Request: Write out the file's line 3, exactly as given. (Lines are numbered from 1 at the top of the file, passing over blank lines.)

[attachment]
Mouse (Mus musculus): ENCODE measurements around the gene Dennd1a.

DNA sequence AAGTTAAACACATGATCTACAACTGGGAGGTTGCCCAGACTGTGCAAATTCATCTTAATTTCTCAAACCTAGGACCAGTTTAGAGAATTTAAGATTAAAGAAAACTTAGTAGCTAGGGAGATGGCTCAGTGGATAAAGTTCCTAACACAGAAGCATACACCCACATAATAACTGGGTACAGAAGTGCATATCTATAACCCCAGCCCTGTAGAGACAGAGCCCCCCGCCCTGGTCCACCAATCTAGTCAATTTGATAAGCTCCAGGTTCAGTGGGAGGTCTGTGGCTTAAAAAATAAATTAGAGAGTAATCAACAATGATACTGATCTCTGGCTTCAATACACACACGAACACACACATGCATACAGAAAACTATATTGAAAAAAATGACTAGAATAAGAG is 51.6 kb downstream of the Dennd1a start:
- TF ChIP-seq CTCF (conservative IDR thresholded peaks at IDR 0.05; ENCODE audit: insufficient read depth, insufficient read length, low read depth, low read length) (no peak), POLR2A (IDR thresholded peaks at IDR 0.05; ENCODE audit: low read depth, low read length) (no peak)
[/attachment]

- TF ChIP-seq CTCF (conservative IDR thresholded peaks at IDR 0.05; ENCODE audit: insufficient read depth, insufficient read length, low read depth, low read length) (no peak), POLR2A (IDR thresholded peaks at IDR 0.05; ENCODE audit: low read depth, low read length) (no peak)